Magazine article National Defense

Scientists Weave Spider Silk into New Bulletproof Vests

Magazine article National Defense

Scientists Weave Spider Silk into New Bulletproof Vests

Article excerpt

A product that spiders have been crafting for perhaps 400 million years is being developed to protect military and law enforcement personnel.

The material is spider-dragline filament, from which arachnids spin their webs. It is one of the strongest materials in the world--many times stronger than steel--Jeffrey D. Turner, president of Nexia Biotechnologies, in Montreal, told National Defense in a recent interview. Spider silk's tensile strength is such that it can withstand weight of up to 300,000 pounds per square inch, he said.

Scientists currently are developing dragline filament for use in the next generation of bulletproof vests.

Currently, bulletproof vests are made of Kevlar, which provides a dependable barrier against bullets. Soldiers and police personnel, however, report that Kevlar vests are heavy; inflexible and hot to wear. Vests made of dragline filament may resolve these problems, Turner said.

Thus far, no vests have been made of spider silk. The biggest roadblock has been finding a sufficient quantity of filament to weave materiel for ballistic-protection garments, Turner explained.

For many years, scientists have sought a way to mass-produce this filament. The problem is that arachnids are notoriously anti-social, Turner pointed out. They much prefer individual territory to living in social groups. This greatly complicates the task of producing large quantities of the silk.

In 1999, Nexia signed research and development agreements with the U.S. Defense Department and the Canadian Department of National Defense to try to solve this problem.

Boosting Production

Nexia's strategy is to use the latest transgenic animal technology to boost spider silk production. Nexia has cloned several New Zealand miniature goats that have a silk-producing gene added to their genome. These animals will form the foundation for a herd that will share an identical genetic makeup that Nexia scientists anticipate will produce from two to 15 grams of spider silk per liter of milk, a vast increase over the amount provided naturally by individual spiders.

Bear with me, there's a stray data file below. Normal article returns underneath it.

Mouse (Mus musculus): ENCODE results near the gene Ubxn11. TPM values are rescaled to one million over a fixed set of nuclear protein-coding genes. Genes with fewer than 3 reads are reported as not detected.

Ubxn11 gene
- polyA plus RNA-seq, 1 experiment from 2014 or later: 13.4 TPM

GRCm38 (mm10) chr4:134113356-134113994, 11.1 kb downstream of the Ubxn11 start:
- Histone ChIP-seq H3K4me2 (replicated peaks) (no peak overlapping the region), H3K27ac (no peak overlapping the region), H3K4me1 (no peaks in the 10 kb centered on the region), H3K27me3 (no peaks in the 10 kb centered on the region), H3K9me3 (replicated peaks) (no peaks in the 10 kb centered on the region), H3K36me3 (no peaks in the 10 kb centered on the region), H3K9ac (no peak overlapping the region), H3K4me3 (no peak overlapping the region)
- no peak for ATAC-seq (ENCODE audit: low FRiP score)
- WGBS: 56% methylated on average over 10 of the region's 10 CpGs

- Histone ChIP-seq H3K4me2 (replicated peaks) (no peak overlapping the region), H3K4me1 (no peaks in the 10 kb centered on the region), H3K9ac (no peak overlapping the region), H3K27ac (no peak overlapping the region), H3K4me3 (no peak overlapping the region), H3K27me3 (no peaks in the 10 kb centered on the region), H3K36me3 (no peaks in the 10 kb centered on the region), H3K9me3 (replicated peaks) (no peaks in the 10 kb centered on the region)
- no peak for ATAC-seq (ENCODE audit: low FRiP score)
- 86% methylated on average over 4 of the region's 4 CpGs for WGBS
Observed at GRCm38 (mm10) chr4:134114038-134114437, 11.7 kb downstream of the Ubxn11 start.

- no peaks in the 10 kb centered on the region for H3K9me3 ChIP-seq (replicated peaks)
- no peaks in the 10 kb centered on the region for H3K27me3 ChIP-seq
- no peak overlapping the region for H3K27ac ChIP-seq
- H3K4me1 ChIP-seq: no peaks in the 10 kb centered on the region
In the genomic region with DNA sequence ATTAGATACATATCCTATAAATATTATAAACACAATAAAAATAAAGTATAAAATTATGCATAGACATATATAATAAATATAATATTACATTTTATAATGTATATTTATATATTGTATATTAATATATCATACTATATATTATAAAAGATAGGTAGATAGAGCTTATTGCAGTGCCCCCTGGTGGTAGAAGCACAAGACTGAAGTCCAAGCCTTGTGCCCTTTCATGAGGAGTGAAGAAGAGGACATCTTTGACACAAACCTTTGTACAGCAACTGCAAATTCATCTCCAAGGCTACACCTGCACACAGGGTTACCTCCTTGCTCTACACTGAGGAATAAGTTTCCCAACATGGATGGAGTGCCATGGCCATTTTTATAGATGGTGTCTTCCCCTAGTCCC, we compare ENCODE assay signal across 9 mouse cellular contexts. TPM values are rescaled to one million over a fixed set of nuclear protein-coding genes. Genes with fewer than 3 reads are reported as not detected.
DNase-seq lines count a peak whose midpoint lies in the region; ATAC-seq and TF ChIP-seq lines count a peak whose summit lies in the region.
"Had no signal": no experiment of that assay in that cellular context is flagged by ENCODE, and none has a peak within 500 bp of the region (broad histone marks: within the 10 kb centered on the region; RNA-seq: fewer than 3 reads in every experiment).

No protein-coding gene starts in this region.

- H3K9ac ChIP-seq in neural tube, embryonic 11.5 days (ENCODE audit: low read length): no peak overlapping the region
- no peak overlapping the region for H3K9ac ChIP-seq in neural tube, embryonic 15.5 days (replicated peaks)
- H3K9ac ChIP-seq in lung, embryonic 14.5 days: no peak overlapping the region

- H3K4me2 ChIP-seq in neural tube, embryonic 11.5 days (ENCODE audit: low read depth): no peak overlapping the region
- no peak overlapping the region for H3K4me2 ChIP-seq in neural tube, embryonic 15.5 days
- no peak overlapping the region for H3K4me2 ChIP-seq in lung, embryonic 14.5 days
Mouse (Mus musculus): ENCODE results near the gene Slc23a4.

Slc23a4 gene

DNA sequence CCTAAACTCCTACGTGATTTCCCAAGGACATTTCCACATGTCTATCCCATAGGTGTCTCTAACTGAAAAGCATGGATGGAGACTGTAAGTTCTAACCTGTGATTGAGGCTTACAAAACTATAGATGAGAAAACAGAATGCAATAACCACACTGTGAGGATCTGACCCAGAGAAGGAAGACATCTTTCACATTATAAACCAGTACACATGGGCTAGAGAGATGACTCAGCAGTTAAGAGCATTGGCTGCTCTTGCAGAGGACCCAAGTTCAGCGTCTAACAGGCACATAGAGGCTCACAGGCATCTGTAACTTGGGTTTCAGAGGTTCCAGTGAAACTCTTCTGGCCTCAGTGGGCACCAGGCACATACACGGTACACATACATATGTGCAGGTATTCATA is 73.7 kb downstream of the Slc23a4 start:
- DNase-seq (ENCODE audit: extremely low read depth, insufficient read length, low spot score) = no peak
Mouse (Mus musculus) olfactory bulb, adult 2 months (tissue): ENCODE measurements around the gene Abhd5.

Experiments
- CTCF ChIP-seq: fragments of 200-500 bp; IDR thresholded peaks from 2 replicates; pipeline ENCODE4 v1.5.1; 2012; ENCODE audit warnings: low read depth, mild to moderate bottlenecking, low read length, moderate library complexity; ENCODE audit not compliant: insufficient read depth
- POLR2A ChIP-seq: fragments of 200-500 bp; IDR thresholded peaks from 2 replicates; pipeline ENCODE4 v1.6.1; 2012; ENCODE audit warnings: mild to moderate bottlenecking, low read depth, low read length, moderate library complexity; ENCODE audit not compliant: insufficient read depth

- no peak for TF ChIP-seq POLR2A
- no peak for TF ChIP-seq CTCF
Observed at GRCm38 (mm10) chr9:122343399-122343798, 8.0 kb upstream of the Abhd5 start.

"Two to 15 grams of silk per liter of milk doesn't seem like a lot until you consider that we will be dealing with many thousands of gallons of milk," Turner explained. Eventually, Nexia wants to produce as much as five tons of silk per year, he said.

The silk-producing gene added to the goats is a form of recombinant DNA-- which means they can pass the gene on to their offspring, without the need for technicians to introduce it to each new generation of animals.

The herds are being raised at two Nexia farms, one in St. Telesphore, Quebec, and the other in Plattsburgh, N.Y. The New York farm is the site of a former Strategic Air Command base.

In 1999, Nexia increased its investment in spider silk production. The company declined to disclose specific dollar figures. It bought an exclusive licensing agreement on the existing portfolio of patented spider silk genes from the University of Wyoming at Laramie. Nexia has trademarked the filament as BioSteel. It went a step further and also secured an option on any future gene research currently being conducted by Randolph V. Lewis, research scientist at the University of Wyoming at Laramie.

"The royalties and upfront money will help finance new research," Lewis told National Defense.

Spider silk has been studied for possible use in the non-violent field of medicine, as stitches, replacement tendons and wiring for prosthetic devices. Lewis, however, does not object to its use for more military purposes. The Defense Department, he noted, was instrumental in the early stages of his research. "The Defense Department had confidence in us and made an investment," Lewis said. "I think they deserve to get a return on their money. Besides, we are talking about defensive use here, not offensive. I don't have any particular problem with that. …

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